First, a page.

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Illinois Emergency Vehicle Light State Statutes

illinois Illinois state statutes covering emergency vehicle lights apply to a variety of emergency and warning vehicles in the state. Below, are definitions of an emergency vehicle in Illinois, and included links to the state’s statutes for more detailed information.

Emergency Vehicle Defined in Illinois

Illinois state statute 625-1-100  defines an emergency vehicle as a vehicle authorized to use rotating, oscillating, or flashing lights by law enforcement in the state. According to the statute, fire trucks, ambulances, police vehicles, and Hazmat trucks are permitted to use emergency lights.

Illinois Police, EMS, and Fire Departments are Permitted to Use Red and White Emergency Lights

illinois-state-flagPolice, EMS, and fire departments in Illinois are allowed to use red or white emergency lights under state statute 12-215(a)1. The statute allows police to use flashing, rotating, or oscillating red lights.

Tow Trucks, Construction Vehicles, and Wreckers are Permitted to Use Amber Caution Lights

Illinois state statute 12-215 (b)2 allows hazard vehicles, such as tow trucks, construction vehicles, and wreckers to use amber caution lights. Under this statute, these hazard vehicles can use rotating, oscillating, or flashing amber lights.

Illinois Pilot Vehicle Lighting  - Pilot vehicles in Illinois are required to use a flashing or rotating warning light. The Dept. of Transportation does not dictate what color this light should be. However, most drivers in this occupation opt to use amber/yellow lights.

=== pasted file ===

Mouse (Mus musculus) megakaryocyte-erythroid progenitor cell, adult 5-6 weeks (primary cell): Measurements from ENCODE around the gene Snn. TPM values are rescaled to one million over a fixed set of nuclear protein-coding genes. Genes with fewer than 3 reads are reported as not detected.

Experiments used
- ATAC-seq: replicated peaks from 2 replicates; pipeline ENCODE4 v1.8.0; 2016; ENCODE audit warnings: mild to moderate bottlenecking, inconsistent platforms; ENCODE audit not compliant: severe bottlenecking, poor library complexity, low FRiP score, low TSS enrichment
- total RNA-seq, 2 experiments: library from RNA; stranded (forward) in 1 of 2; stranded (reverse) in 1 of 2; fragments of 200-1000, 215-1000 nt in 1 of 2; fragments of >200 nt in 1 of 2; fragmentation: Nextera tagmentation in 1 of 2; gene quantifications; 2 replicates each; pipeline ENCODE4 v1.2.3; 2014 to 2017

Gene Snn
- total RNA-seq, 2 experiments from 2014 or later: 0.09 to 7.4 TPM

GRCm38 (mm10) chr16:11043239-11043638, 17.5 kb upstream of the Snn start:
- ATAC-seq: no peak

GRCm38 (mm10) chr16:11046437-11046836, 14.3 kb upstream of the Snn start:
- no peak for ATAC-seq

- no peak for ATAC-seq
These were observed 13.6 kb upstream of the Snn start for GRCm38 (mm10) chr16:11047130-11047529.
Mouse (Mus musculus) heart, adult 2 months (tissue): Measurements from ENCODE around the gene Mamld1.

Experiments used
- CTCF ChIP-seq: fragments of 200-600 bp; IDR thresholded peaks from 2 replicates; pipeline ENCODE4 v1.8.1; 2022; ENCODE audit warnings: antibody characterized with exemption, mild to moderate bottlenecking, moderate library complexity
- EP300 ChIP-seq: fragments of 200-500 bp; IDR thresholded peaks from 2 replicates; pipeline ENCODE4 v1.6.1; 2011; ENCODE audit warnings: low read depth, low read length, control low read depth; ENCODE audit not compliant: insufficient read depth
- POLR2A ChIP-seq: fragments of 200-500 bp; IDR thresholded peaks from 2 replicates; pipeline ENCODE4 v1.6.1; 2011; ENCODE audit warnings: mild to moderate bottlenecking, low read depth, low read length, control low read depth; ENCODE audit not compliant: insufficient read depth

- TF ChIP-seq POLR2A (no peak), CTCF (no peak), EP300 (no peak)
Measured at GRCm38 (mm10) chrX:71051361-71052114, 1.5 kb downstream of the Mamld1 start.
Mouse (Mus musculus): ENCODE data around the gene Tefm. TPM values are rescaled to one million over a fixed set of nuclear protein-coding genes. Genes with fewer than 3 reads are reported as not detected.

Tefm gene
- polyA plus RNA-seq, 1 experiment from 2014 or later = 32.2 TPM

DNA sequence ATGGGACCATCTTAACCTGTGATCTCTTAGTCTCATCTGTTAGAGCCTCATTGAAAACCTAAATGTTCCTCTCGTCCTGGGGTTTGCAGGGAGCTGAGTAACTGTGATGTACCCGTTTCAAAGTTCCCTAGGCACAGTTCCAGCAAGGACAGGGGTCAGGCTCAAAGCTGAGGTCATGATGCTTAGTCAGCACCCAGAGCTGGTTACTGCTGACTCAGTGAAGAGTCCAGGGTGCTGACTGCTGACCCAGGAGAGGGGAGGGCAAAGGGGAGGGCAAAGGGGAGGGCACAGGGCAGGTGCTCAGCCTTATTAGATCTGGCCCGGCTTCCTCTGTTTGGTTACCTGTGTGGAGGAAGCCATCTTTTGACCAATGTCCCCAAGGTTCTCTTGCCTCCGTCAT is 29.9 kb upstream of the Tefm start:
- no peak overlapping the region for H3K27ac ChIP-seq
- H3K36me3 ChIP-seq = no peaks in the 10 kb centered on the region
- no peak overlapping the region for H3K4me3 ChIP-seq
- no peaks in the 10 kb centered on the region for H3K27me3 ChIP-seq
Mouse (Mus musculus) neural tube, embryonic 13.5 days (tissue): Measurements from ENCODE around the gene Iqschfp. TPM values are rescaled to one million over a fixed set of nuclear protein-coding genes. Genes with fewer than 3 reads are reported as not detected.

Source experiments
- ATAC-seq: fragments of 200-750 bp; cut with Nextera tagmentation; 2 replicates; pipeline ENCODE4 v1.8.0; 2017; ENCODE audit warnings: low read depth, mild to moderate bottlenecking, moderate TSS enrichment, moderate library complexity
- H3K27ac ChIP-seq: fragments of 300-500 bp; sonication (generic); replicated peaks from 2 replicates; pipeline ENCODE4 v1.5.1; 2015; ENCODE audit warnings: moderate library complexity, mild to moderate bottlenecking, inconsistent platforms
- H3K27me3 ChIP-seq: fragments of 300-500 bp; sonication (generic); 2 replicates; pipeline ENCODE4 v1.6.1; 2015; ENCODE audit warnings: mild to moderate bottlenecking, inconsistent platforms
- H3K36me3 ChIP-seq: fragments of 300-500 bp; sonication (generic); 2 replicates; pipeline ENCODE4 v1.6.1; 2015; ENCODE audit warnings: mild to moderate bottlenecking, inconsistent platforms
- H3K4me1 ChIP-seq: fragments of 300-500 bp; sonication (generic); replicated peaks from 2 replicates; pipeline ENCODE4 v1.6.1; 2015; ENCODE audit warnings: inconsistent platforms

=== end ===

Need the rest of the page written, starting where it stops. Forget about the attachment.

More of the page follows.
For more information about what lights may be available to you, we suggest calling your State Highway Patrol office at: 217-786-7107

*Please note that these numbers are what we are currently able to find and the numbers may have changed since this listing.


Disclaimer: The emergency vehicle light state statute guide was created by Extreme Tactical Dynamics as a guide and reference. We make no claim to the accuracy or validity of this guide. This guide was written to the best of our knowledge and has been provided to our customers as a courtesy ONLY! The information in this guide is our interpretation of the law as we have read it. We cannot be held responsible for any errors as this is only our interpretation of the law and the laws are constantly changing. We cannot be held liable or responsible for any errors and recommend that our customers refer to their local authorities to confirm the particular statue that governs their use of emergency vehicle lights.

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